10. Web Client Programming with Perl: Web Client Programming with Perl shows you how to extend scripting skills to the Web. This book teaches you the basics of how browsers communicate with servers and how to write your own customized Web clients to automate common tasks. It is intended for those who are motivated to develop software that offers a more flexible and dynamic response than a standard Web browser.
11. Sun Certified Web Component Developer (SCWCD) Study Guide: The following document was put together as a guide to study for the Sun Certified Web Component Developer Exam. It is intended to filter the important (potentially tested) parts from the Jsp and Servlet specification and not as an all-encompassing guide on how to pass every possible question on the exam.
Facebook has just announced a slight tweak to the Newsfeed algorithm. The newest version of the Newsfeed will show fewer text-based status updates from Pages, but will serve more text-based status updates from users.
The good news for Pages administrators is that Facebook will probably be distributing more status updates from Pages that are media- or link-based, as opposed to text-based.
According to a blog post, Facebook learned through testing that, the more simple, text-only status updates people see, the more they share. In fact, the initial test resulted in an average of 9 million more status updates written every day.
However, a text-only status update from Pages didn’t yield the same result as text status updates from regular users. Knowing this, Facebook has decided to pull back on text updates from Pages.
So what should Page administrators do to make up for the traffic?
Aside from the obvious switch to more media- and link-based content sharing, Facebook recommends using the link share tool rather than embedding a link in the text of the update, as it provides a more rich media experience for the consumer.
Last month, Facebook made changes to the feed that showed more links, likely an attempt to battle other news discovery tools. Of course, rumors suggest that tweaking the newsfeed is just a battle in the war on news discovery apps, as the social network is planning to launcha Flipboard-like newspaper competitor in the near future.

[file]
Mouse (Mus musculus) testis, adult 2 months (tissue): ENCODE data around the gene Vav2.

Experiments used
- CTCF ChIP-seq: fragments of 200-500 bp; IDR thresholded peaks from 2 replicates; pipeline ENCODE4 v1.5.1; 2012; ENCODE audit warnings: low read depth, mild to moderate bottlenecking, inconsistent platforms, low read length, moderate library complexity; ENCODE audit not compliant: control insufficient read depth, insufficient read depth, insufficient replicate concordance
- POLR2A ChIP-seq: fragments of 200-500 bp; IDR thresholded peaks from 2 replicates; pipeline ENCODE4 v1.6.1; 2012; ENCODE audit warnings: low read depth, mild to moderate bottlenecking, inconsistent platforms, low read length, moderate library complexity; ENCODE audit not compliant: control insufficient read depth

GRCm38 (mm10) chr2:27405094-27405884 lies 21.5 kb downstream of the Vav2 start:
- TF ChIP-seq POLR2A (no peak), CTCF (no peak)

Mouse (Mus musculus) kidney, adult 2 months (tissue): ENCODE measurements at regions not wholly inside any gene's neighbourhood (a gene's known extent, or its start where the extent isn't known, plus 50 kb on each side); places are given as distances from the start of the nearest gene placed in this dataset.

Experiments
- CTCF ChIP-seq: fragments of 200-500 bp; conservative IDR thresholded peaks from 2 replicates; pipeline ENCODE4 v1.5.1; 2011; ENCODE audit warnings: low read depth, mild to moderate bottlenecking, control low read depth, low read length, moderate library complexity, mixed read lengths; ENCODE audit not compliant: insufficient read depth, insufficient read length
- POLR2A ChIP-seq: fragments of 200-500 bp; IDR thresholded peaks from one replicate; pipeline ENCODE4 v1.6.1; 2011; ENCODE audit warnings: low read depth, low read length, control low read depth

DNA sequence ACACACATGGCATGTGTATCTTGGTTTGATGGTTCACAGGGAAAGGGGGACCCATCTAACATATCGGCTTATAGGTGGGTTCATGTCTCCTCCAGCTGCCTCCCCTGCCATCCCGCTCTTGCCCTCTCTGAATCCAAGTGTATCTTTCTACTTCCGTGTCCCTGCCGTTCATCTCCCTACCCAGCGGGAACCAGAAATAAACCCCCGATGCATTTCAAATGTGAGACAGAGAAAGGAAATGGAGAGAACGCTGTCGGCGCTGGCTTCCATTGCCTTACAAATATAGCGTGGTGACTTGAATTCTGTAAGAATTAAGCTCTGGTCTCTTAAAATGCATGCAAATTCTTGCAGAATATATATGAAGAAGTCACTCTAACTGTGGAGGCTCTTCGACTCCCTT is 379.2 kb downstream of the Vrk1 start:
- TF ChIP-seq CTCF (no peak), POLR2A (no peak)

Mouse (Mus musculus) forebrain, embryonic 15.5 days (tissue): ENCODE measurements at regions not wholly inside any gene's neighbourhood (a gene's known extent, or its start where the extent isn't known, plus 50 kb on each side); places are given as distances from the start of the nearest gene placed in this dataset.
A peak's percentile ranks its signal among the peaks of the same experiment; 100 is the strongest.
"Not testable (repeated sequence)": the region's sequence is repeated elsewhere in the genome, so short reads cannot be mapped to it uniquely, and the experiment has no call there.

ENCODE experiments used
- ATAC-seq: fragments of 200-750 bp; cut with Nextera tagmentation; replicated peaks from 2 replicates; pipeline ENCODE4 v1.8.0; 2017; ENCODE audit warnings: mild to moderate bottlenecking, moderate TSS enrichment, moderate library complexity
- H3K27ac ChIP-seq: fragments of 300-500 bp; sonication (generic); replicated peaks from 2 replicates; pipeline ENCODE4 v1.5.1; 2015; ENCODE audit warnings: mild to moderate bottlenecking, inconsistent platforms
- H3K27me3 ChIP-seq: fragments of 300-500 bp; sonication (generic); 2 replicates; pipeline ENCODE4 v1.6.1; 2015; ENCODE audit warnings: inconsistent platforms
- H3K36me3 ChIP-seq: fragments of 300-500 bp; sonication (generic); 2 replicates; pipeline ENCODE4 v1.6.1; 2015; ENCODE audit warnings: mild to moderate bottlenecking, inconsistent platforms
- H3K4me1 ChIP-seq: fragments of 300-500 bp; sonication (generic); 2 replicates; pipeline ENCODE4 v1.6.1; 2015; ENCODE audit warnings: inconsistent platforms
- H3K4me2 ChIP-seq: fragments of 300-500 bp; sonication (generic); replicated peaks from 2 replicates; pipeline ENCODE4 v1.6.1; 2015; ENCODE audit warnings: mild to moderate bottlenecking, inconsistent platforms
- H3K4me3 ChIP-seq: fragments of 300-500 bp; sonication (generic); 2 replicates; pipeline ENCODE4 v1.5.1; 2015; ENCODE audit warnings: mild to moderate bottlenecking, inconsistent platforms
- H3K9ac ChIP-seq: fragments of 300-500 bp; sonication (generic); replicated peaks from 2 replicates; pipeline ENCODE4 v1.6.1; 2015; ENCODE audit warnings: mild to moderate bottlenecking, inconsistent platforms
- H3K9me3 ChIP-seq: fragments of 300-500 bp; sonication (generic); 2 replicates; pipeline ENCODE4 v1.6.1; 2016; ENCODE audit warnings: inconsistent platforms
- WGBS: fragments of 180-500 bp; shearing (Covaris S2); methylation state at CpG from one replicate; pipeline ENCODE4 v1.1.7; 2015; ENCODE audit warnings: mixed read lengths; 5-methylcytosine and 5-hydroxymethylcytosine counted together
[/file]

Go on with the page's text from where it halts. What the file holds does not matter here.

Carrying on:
Here’s a copy of the announcement:
The goal of every update to News Feed is to show people the most interesting stories at the top of their feed and display them in the best way possible. We regularly run tests to work out how to make the experience better. Through testing, we have found that when people see more text status updates on Facebook they write more status updates themselves. In fact, in our initial test when we showed more status updates from friends it led to on average 9 million more status updates written each day. Because of this, we showed people more text status updates in their News Feed.
Over time, we noticed that this effect wasn’t true for text status updates from Pages. As a result, the latest update to News Feed ranking treats text status updates from Pages as a different category to text status updates from friends. We are learning that posts from Pages behave differently to posts from friends and we are working to improve our ranking algorithms so that we do a better job of differentiating between the two types. This will help us show people more content they want to see. Page admins can expect a decrease in the distribution of their text status updates, but they may see some increases in engagement and distribution for other story types.
Many Page owners often ask what kind of content they should post. This is difficult to answer, as it depends on who your audience is and what they want to see.
Still, one thing we’ve observed is that when some Pages share links on Facebook, they do so by embedding the link in the status update, like the one below:
The best way to share a link after this update will be to use a link-share, so it looks like the one below. We’ve found that, as compared to sharing links by embedding in status updates, these posts get more engagement (more likes, comments, shares and clicks) and they provide a more visual and compelling experience for people seeing them in their feeds.